Journey maps identify the touch-points, channels, activities, emotions, and the risks and opportunities along a time-based journey from the consumer and business perspective.
User journeys are representations of existing or desired journeys, usually of an organisation’s personas. They can illustrate typical experiences of users or target experiences that the stakeholders and themselves wish they could have.
Mapping a user experience journey is a project that we undertake in a similar way to our persona creation. A user journey is specifically focused on the experience that user has online with an organisation or brand. It covers the user behaviours, touch-points (e.g. desktop), motivations, pain points and emotions that a user can experience during their journey at every step of the way.
Customer user journey mapping outlines how the product should or could work better for the user, by demonstrating how they currently use it. Mapping the user’s existing experience can uncover opportunities for saving the user time and effort, therefore improving their experience and encouraging their return engagement.
Our user journey mapping process
Step 1: Definition
At this initial stage we work with the client to define the goals of the exercise. As an example, these could include better understanding of the customer, reducing churn or improving customer experience. We then select the audience for the exercise, ideally from a set of existing user personas. The number and types of user journeys we create are dependent on the client and their personas or target audience.
If our client needs help defining the key groups in their audience, we do this in a number of ways: website surveys, user journey workshops, interviews with key stakeholders with experience or understanding of existing users and customers, or the users themselves, or social listening to form an understanding of who’s talking about it and what they are saying in terms of their journey, in addition to the more frequent review of existing information and data.
Other steps in the definition are to review any existing user journeys or documentation and host a kick off call with the client to establish what they already know about the journeys and the objectives for their use. After reviewing the documentation, we supply a report detailing the recommendations for the revised journeys which includes a wireframe of the intended structure.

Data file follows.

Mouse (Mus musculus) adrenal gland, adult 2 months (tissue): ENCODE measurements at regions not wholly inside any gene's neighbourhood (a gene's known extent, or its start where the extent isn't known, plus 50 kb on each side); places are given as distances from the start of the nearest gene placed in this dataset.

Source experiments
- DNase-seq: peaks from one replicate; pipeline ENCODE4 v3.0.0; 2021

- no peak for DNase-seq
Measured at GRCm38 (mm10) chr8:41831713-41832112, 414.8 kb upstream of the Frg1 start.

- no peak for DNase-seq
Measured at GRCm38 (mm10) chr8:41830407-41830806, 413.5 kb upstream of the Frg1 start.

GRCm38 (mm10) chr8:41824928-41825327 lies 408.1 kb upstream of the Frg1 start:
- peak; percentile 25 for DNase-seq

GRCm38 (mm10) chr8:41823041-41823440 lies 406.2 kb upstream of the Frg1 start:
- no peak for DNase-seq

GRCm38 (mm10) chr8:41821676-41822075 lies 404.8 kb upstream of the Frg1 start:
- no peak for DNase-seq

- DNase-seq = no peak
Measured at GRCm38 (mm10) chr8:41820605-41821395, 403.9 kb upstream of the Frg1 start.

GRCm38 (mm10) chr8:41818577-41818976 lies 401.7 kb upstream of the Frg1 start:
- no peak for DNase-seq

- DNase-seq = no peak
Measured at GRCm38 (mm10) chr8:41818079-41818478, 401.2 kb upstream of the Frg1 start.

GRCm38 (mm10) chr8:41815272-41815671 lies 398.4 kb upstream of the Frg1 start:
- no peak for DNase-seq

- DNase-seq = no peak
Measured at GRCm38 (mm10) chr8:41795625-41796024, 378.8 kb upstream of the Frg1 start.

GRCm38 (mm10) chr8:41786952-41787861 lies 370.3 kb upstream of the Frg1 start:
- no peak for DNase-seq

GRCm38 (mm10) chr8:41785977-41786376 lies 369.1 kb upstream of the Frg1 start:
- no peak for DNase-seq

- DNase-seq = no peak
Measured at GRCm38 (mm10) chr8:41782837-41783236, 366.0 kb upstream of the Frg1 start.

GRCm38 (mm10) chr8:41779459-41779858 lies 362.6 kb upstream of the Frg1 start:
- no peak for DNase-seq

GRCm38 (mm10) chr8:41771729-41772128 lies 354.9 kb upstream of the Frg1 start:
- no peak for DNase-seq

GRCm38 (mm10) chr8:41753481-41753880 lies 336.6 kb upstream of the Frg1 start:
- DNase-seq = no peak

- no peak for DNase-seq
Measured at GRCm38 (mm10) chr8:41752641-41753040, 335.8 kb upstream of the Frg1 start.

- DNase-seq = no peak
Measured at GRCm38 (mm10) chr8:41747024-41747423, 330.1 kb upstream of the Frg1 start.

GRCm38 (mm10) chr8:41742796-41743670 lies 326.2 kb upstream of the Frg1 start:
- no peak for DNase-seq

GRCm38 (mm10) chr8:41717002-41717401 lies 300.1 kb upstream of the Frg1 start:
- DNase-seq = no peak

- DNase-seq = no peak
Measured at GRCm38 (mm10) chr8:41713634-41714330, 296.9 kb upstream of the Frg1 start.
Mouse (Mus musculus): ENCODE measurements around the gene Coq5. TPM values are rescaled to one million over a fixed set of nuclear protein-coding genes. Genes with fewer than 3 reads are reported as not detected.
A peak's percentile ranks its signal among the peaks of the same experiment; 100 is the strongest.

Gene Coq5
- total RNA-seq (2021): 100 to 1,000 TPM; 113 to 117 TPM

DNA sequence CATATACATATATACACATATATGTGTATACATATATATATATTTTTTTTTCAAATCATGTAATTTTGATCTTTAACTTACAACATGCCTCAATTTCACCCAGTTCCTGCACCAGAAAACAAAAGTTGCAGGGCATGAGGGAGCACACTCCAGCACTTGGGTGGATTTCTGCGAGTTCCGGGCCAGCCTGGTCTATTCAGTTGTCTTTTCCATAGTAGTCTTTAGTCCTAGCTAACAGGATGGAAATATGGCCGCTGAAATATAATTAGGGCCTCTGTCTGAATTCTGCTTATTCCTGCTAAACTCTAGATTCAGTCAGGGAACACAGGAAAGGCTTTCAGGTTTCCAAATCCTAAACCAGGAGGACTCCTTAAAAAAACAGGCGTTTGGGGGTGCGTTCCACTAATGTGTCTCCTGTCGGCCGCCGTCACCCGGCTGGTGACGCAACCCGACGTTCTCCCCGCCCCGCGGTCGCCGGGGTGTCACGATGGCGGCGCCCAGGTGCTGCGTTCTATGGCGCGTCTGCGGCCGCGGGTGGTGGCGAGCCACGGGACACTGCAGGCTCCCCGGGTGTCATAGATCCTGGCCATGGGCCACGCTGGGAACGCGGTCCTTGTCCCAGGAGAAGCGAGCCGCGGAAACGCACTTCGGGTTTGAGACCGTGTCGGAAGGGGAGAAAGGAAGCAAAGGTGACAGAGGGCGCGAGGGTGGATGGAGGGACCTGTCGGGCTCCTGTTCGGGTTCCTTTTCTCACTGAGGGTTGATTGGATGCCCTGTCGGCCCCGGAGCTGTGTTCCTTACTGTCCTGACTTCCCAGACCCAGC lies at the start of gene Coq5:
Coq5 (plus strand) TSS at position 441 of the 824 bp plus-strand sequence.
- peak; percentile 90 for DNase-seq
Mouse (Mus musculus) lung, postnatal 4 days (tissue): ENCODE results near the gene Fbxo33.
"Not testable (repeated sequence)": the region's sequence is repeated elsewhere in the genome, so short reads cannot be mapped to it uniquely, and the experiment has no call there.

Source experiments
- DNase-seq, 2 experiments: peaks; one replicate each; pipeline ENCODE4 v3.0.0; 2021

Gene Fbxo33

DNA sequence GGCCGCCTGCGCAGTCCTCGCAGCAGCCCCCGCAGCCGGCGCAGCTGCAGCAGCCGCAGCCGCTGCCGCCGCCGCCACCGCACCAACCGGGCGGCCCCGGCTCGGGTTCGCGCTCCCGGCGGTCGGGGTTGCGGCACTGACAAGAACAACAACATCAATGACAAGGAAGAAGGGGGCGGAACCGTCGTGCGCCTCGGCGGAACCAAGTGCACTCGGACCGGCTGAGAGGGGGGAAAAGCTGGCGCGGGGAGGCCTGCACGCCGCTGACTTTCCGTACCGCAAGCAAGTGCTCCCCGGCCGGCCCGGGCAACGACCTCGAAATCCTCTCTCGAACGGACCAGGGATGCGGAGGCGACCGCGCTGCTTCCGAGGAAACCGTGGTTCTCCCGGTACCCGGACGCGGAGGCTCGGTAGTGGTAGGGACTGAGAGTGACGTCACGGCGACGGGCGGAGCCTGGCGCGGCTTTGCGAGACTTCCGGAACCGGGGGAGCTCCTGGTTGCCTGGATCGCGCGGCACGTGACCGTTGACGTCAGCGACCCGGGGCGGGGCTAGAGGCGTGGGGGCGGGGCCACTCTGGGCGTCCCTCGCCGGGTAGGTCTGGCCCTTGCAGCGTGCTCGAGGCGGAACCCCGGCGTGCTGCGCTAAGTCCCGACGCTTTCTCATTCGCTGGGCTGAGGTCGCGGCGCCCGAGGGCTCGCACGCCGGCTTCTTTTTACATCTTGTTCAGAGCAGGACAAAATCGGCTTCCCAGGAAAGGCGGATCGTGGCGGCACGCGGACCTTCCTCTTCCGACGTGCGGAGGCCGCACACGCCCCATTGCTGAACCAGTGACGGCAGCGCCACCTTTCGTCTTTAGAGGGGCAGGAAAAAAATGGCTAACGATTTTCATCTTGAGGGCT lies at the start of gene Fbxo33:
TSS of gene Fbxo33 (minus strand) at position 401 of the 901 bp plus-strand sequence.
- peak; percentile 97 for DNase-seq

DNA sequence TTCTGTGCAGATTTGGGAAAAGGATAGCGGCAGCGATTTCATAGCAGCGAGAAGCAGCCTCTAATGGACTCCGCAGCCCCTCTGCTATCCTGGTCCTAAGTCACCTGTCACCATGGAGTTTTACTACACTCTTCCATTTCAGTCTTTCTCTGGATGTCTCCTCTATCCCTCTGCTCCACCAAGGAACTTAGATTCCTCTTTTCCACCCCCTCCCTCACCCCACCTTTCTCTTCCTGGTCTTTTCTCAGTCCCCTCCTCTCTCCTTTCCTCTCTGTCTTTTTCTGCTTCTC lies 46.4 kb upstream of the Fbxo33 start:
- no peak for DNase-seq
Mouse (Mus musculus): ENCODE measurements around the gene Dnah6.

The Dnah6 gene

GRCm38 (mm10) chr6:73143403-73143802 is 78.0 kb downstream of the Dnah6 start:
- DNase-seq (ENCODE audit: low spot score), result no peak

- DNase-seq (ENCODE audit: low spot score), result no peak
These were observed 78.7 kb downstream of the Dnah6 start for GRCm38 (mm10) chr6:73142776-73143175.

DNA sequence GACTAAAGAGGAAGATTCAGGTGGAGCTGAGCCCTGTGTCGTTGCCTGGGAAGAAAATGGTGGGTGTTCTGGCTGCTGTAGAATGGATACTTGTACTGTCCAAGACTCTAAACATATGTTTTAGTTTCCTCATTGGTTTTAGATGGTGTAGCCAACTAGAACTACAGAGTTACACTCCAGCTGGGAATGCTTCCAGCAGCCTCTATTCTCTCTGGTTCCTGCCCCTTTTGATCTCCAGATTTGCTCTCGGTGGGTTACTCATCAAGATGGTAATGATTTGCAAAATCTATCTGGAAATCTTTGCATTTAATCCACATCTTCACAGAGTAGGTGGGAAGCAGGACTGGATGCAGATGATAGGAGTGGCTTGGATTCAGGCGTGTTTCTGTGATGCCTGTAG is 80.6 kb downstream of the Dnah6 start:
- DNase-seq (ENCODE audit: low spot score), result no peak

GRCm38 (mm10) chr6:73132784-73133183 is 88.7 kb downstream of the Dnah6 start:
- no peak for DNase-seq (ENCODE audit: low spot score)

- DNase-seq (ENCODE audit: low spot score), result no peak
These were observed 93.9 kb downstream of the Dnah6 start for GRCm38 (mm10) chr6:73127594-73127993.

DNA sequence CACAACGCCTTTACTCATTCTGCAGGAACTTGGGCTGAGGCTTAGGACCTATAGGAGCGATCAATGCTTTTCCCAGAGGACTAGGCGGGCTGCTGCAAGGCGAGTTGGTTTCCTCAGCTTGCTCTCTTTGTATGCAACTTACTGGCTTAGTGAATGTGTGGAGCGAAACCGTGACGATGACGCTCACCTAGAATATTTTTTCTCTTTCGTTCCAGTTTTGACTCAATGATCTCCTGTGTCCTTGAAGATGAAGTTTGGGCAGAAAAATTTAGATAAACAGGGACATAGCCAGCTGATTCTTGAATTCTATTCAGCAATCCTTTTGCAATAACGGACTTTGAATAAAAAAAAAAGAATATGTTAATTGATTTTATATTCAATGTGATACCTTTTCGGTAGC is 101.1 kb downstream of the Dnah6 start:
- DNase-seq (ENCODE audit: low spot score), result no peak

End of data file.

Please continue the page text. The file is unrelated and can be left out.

- Define the objectives and journeys to modify
- Gather and review data on the user experience
- Define the journey structure
Step 2: Solution
Research techniques to discover the full, detailed user journeys are defined by the project requirements. These activities can either be qualitative or quantitative and examples include user observations, customer interviews, focus groups, surveys, website data analysis or social listening data analysis.
We report on this research, collecting findings into themes and recommendations that inform the next stages.
In order to better understand and recruit the right users for researching their journeys, we recommend creating a survey that acts as a screening tool while simultaneously recruiting a user directly from their experience on the website. We create questions that are based on what we know about the user types, teasing out more and expecting new information. This survey can both validate the persona details and uncover any additional ones.
The interview script should be focused on the user experience that they have, including any examples that they can remember. Working through the process and outlining their motivations or challenges at every step, the interviews aim to uncover and detail as much of the journey as possible, outlining unusual experiences and identifying the most common routes.
Once all interviews have been completed, the findings are reported to the client with recommendations for the information that is added to the journey structure. The unusual examples are also communicated to the client so that they understand the possible varieties in journeys for their users.
- Recruit users with a survey
- Interview users
- Report on the findings
- Make recommendations for the journeys
Step 3: Implementation
Here we map the top-level interactions, behaviours and motivations to the different stages of the consumer journey. The traditional stages of the journey include: awareness, consideration, purchase, retention and advocacy. This basic structure is then used to define the rest of the journey.
This is where the user journey is created. Using the wireframe suggested in the definition stage, the details and information found in the interviews and from the stakeholder understanding of the users is visualised in the form of a poster. This can be printed or shared as a PDF for easy reference.
The final structure of the journey is created and typically includes the areas outlined in the definition stage, though this can be flexible according to client expectations.
Depending on client preference, we present the final draft of the personas to the client on a video call so that a member of MiC can provide the rationale behind the specifics in each step, as well as providing an opportunity for the client to pose any questions they may have.
Iterations of the journeys may need to be accommodated according to feedback received on the call or any discussions / comments posed after the presentation has taken place. The journey map design will reflect the client’s brand.
- Finalise journey structure
- Create journey documentation
- Present the journeys to the client
Step 4: Optimisation
In order to assess the relevance of the journeys and to keep them up to date, we recommend interviewing a handful of users from each persona type on a yearly basis – validating or contradicting the existing details.
- Test the journey details